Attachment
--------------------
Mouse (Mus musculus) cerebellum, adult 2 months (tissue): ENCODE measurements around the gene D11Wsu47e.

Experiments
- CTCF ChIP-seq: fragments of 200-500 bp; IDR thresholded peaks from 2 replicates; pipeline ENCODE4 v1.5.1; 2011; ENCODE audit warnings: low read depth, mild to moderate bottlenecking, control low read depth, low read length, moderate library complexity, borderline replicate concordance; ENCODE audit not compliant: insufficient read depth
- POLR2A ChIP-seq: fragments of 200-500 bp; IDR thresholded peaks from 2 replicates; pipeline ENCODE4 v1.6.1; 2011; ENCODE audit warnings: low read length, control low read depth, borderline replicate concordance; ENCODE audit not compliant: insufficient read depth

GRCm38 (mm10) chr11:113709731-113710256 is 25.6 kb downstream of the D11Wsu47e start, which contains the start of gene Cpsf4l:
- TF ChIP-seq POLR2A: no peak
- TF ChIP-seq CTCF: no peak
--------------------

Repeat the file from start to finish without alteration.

Mouse (Mus musculus) cerebellum, adult 2 months (tissue): ENCODE measurements around the gene D11Wsu47e.

Experiments
- CTCF ChIP-seq: fragments of 200-500 bp; IDR thresholded peaks from 2 replicates; pipeline ENCODE4 v1.5.1; 2011; ENCODE audit warnings: low read depth, mild to moderate bottlenecking, control low read depth, low read length, moderate library complexity, borderline replicate concordance; ENCODE audit not compliant: insufficient read depth
- POLR2A ChIP-seq: fragments of 200-500 bp; IDR thresholded peaks from 2 replicates; pipeline ENCODE4 v1.6.1; 2011; ENCODE audit warnings: low read length, control low read depth, borderline replicate concordance; ENCODE audit not compliant: insufficient read depth

GRCm38 (mm10) chr11:113709731-113710256 is 25.6 kb downstream of the D11Wsu47e start, which contains the start of gene Cpsf4l:
- TF ChIP-seq POLR2A: no peak
- TF ChIP-seq CTCF: no peak